LP Magazine

JUL-AUG 2019

LP magazine publishes articles for loss prevention, asset protection, and retail professionals covering shrinkage, investigations, shoplifting, internal theft, fraud, technology, best practices, and career development.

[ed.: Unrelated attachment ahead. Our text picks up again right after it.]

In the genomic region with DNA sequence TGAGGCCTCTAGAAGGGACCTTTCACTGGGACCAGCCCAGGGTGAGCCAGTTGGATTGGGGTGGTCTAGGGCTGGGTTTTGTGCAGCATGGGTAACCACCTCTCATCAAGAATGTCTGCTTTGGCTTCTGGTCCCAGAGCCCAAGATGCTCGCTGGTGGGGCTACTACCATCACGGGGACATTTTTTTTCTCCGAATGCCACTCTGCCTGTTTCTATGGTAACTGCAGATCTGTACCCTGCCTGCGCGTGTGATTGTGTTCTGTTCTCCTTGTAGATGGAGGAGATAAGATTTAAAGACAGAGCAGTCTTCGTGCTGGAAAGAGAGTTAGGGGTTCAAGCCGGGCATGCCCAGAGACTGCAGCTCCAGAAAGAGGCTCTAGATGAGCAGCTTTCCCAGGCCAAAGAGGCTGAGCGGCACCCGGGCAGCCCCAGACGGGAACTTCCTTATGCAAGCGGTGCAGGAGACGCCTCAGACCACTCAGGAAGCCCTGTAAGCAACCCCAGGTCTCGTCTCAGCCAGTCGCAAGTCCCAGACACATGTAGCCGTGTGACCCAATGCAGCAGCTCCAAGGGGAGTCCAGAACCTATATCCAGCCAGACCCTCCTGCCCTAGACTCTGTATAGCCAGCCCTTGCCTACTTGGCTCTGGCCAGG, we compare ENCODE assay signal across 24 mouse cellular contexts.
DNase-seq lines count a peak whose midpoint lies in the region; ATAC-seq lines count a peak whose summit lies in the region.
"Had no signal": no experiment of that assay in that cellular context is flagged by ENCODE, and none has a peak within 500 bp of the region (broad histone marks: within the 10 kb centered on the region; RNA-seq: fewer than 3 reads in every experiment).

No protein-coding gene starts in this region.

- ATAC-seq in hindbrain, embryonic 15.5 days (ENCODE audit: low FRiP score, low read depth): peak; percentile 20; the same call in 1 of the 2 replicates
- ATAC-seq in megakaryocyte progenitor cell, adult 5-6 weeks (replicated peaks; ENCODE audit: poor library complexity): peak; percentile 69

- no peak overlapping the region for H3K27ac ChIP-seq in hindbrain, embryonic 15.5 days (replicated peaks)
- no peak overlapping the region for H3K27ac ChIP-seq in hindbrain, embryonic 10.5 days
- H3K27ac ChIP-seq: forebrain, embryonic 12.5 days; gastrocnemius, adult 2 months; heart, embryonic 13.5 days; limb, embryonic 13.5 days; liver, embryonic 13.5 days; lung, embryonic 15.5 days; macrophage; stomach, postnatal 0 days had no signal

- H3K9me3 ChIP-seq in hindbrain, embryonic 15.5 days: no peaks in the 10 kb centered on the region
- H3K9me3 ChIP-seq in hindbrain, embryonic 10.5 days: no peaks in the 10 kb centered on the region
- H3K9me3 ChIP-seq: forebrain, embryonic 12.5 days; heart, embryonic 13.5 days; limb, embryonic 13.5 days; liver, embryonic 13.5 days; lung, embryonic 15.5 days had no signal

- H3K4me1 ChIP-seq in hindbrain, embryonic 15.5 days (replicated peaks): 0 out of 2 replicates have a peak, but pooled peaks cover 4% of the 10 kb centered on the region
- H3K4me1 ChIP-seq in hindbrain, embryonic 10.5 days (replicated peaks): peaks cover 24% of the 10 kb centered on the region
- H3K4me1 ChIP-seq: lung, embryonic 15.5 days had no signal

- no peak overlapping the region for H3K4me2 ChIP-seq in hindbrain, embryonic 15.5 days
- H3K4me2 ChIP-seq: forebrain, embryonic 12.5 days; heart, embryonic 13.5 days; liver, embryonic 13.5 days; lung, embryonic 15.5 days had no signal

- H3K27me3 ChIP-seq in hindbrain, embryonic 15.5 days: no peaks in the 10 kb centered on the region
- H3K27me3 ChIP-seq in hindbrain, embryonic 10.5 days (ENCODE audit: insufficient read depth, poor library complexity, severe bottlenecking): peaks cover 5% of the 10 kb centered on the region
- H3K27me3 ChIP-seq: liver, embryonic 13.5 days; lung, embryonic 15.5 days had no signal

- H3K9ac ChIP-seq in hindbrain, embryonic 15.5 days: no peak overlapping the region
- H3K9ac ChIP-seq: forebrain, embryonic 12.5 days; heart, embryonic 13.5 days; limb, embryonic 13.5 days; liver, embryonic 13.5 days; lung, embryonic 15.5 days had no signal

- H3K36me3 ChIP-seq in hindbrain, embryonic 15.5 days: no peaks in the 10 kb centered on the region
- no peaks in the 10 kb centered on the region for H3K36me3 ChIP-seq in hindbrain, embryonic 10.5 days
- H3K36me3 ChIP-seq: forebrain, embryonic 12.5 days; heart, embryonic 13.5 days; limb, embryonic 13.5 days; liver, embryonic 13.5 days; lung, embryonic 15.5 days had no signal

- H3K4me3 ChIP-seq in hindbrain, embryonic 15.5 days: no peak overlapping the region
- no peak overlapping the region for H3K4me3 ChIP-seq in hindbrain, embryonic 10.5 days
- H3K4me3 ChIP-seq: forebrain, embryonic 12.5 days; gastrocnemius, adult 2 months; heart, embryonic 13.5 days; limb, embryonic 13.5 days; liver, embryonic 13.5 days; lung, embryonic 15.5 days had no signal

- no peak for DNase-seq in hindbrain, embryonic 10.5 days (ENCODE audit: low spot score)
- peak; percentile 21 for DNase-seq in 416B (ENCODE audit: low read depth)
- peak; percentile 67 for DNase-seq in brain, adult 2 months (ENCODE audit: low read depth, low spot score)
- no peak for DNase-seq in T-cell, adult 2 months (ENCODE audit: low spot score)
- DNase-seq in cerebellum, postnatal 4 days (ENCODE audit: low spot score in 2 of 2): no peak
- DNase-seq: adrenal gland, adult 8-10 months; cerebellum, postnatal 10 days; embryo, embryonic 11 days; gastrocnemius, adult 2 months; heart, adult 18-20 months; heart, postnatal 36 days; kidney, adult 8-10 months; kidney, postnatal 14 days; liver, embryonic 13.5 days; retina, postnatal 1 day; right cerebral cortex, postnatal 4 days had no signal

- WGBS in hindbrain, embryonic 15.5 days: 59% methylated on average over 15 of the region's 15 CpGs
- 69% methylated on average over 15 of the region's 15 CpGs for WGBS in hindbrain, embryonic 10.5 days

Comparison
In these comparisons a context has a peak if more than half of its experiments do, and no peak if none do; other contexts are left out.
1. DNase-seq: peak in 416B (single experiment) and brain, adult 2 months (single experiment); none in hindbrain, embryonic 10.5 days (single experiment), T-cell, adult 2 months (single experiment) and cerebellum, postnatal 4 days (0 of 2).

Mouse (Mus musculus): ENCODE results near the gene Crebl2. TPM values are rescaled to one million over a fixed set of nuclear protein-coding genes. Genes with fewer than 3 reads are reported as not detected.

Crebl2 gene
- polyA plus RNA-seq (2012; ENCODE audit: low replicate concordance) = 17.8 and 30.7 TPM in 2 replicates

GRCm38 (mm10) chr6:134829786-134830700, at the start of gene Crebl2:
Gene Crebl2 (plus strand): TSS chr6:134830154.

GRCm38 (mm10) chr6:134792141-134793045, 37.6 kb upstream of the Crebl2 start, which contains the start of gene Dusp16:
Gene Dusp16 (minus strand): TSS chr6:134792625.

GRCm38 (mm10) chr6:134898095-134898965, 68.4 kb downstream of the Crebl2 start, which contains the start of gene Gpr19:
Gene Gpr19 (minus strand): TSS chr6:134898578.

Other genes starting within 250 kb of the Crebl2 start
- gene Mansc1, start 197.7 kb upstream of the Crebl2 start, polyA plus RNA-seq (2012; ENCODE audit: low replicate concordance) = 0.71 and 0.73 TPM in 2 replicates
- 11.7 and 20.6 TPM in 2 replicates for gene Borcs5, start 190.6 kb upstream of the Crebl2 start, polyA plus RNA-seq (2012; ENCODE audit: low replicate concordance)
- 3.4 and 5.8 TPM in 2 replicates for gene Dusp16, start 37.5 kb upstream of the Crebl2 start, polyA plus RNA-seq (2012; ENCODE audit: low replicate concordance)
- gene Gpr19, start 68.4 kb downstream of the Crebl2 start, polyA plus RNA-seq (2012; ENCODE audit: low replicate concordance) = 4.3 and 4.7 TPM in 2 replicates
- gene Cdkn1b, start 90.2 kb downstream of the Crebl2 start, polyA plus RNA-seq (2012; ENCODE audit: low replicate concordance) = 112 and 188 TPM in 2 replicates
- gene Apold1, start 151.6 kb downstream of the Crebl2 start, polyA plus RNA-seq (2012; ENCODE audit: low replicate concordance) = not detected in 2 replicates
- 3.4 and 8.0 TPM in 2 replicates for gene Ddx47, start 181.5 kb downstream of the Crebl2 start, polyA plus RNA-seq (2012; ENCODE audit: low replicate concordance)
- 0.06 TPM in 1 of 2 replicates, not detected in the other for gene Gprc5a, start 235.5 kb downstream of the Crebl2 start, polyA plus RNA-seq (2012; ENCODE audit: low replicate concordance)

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UNRAVELING THE MYSTERY OF THE DARK WEB 43 LP MAGAZINE | JULY‚ÄďAUGUST 2019 online black markets such as Silk Road and AlphaBay, which was shut down in 2017. Though Ulbricht claimed to have founded Silk Road based on the libertarian ideal of a completely free market, Silk Road was best known as a platform for selling illegal drugs. The FBI investigation and subsequent shutdown of Silk Road gained global attention. The story of Silk Road's rise and fall essentially drove the dark web to become what it is today: a hotbed of online black markets. These "cryptomarkets," along with copycat sites that began appearing after people learned about how lucrative this business was, typically look like any other online marketplace, like eBay. The sites have usernames and verified sellers, even customer feedback and seller ratings and reviews. Users can track their orders and interact with customer service agents, just like they can with any other online retailer. Setting up a cryptomarket does not require a high degree of technological experience. Like e-commerce sites on the surface web, templates exist for dark web sites as well, which means that anyone can easily start selling on the dark web. These sites even sort illicit goods into categories such as fraud, drugs, counterfeit items, weapons, software and malware, stolen credit card and financial information, and stolen personal identifying information, which often have specific search controls to allow potential buyers to search the listings by location, social security number, birth year, credit limit, and much more. After his arrest in 2013, Ulbricht was convicted of money laundering, computer hacking, conspiracy to traffic fraudulent identity documents, and conspiracy to traffic narcotics by means of the Internet. He is currently serving two life sentences without the possibility of parole. Many people have criticized the FBI for its dubious methods of investigating and arresting Ulbricht, even going as far as to accuse the FBI of entrapment. However, Ulbricht was clearly guilty of his crimes. Despite having created Silk Road with possibly good intent, he eventually got caught up in the greed of monetizing the platform, which is what actually led to his arrest. Unlike Ulbricht, the founder of AlphaBay, Alexandre Cazes, created his online black market in 2014 with the specific goal of creating the "largest eBay-style underworld marketplace," a claim he made on the AlphaBay website. Through AlphaBay, Cazes made over $23 million in revenue and lived in luxury in Thailand where he owned many mansions and even had multiple wives. He was arrested in 2017 and found dead of apparent suicide in his jail cell in Thailand days later. AlphaBay was officially shut down a few days later. How People Pay on the Dark Web The leading form of payment on the dark web is cryptocurrency, with Bitcoin being the most common type of cryptocurrency exchanged. Cryptocurrency is a digital currency, where transactions are recording on a public ledger, usually a blockchain, and every process is protected by cryptography, which is simply the practice of secure communication. People on the dark web use cryptocurrency because it is decentralized, digital, and almost completely anonymous. No banks or governments can control cryptocurrency. Instead, cryptocurrency is controlled by its users and a blockchain to maintain its integrity. As a digital currency, cryptocurrency can be instantly exchanged online without needing a physical representation of its value, such as paper money. Cryptocurrency is a pseudo-anonymous system. Although it is impossible to trace transactions back to their senders or recipients because the blockchain only has a record of each user's public identity, you could theoretically find out a user's identity if you had the private key to their account. When users purchase goods on the dark web, such as drugs, they usually transfer cryptocurrency to be stored in escrow, just like someone does when they buy a house. The cryptocurrency sits in escrow until the buyer confirms they have received their order. This prevents sellers from ripping off buyers. However, sellers on the dark web don't often try to rip people off. To them, the dark web is simply another method of delivery for products they have already been selling. Though they are criminals, these sellers operate just like typical businesspeople. They are motivated by money, which is what keeps them honest. This incentivizes them to sell high-quality products and provide good customer service in order to entice buyers to return. Sellers on the dark web provide customer support the same way as many other e-commerce retailers by These "cryptomarkets," along with copycat sites that began appearing after people learned about how lucrative this business was, typically look like any other online marketplace, like eBay. The sites have usernames and verified sellers, even customer feedback and seller ratings and reviews.

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